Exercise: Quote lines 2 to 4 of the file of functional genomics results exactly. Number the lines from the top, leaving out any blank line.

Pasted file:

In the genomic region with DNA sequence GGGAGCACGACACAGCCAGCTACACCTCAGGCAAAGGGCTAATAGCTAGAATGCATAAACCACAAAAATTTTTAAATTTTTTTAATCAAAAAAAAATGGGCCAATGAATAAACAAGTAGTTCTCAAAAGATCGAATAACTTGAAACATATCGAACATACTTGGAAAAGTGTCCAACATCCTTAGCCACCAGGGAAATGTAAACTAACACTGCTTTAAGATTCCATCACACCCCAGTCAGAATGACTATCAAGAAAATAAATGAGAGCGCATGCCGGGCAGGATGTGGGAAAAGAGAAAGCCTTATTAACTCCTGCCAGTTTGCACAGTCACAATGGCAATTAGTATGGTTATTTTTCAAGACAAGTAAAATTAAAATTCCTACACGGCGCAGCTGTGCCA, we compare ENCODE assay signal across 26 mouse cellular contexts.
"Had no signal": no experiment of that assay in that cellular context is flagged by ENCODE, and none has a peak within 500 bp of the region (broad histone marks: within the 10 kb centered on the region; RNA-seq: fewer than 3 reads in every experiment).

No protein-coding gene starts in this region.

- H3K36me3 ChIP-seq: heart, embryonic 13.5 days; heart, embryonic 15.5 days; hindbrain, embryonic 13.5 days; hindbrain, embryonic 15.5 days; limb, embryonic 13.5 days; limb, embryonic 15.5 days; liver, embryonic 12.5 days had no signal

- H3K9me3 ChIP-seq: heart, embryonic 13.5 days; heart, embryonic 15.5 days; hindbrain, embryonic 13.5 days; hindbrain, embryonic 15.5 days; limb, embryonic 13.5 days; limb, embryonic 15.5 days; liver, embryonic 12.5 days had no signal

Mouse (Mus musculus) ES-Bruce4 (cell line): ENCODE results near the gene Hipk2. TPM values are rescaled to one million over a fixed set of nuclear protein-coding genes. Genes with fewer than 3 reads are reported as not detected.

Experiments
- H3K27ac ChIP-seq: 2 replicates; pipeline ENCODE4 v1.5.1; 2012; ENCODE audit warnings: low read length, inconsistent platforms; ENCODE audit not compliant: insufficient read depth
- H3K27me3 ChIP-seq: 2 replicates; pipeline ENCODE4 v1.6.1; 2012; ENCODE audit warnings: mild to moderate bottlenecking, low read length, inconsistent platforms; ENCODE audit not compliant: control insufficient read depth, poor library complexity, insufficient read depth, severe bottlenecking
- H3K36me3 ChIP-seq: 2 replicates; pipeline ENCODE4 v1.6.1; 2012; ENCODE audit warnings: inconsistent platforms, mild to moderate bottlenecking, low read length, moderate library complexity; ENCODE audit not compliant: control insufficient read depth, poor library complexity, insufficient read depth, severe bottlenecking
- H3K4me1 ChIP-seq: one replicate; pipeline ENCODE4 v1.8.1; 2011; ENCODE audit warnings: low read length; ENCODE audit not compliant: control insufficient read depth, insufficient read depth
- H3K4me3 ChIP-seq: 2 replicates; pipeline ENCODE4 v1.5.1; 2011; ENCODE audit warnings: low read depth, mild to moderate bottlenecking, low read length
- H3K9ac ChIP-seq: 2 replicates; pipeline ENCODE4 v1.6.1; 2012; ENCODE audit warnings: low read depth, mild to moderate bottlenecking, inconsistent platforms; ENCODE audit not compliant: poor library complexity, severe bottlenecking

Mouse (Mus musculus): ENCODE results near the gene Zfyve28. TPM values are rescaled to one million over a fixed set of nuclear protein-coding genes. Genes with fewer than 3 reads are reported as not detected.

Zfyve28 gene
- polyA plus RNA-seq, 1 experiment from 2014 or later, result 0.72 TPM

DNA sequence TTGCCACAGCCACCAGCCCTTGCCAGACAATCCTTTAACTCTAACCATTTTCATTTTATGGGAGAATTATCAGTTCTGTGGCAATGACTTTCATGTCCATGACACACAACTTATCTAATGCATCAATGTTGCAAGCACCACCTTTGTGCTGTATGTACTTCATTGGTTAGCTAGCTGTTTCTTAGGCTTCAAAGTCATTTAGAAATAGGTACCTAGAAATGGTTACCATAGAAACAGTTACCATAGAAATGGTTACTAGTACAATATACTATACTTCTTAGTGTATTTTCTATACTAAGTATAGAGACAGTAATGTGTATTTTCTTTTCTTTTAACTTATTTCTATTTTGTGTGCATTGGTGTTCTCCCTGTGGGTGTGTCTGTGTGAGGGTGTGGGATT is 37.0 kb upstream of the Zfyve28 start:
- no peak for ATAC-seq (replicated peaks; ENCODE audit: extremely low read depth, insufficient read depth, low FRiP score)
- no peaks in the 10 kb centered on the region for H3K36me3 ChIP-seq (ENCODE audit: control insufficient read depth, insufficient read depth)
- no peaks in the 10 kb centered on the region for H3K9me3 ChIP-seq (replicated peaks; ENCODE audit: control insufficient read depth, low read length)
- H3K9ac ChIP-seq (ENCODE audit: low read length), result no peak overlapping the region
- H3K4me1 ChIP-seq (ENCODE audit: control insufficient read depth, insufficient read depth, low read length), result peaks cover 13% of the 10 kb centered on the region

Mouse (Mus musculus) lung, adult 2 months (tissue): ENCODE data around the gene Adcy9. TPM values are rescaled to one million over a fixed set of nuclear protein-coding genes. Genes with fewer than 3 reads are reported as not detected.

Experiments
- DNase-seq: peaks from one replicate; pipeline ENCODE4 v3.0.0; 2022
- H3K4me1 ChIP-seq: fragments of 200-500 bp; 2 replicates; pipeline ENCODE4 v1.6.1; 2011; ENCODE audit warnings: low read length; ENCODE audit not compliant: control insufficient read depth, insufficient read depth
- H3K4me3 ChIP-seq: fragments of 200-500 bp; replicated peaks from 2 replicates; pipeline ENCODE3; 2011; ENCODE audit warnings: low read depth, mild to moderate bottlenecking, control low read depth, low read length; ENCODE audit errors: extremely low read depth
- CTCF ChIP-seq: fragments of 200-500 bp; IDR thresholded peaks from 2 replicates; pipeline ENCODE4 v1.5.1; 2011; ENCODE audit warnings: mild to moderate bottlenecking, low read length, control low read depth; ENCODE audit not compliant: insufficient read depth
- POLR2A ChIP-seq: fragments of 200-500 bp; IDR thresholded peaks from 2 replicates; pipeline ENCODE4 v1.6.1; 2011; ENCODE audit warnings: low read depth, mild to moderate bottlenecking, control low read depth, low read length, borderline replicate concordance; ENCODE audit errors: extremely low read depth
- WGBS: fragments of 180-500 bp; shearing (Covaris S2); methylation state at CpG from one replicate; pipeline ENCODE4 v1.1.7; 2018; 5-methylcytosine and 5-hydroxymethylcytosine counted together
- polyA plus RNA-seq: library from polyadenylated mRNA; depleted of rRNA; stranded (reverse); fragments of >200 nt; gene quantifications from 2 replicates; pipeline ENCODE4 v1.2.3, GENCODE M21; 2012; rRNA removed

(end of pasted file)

"Had no signal": no experiment of that assay in that cellular context is flagged by ENCODE, and none has a peak within 500 bp of the region (broad histone marks: within the 10 kb centered on the region; RNA-seq: fewer than 3 reads in every experiment).

No protein-coding gene starts in this region.

- H3K36me3 ChIP-seq: heart, embryonic 13.5 days; heart, embryonic 15.5 days; hindbrain, embryonic 13.5 days; hindbrain, embryonic 15.5 days; limb, embryonic 13.5 days; limb, embryonic 15.5 days; liver, embryonic 12.5 days had no signal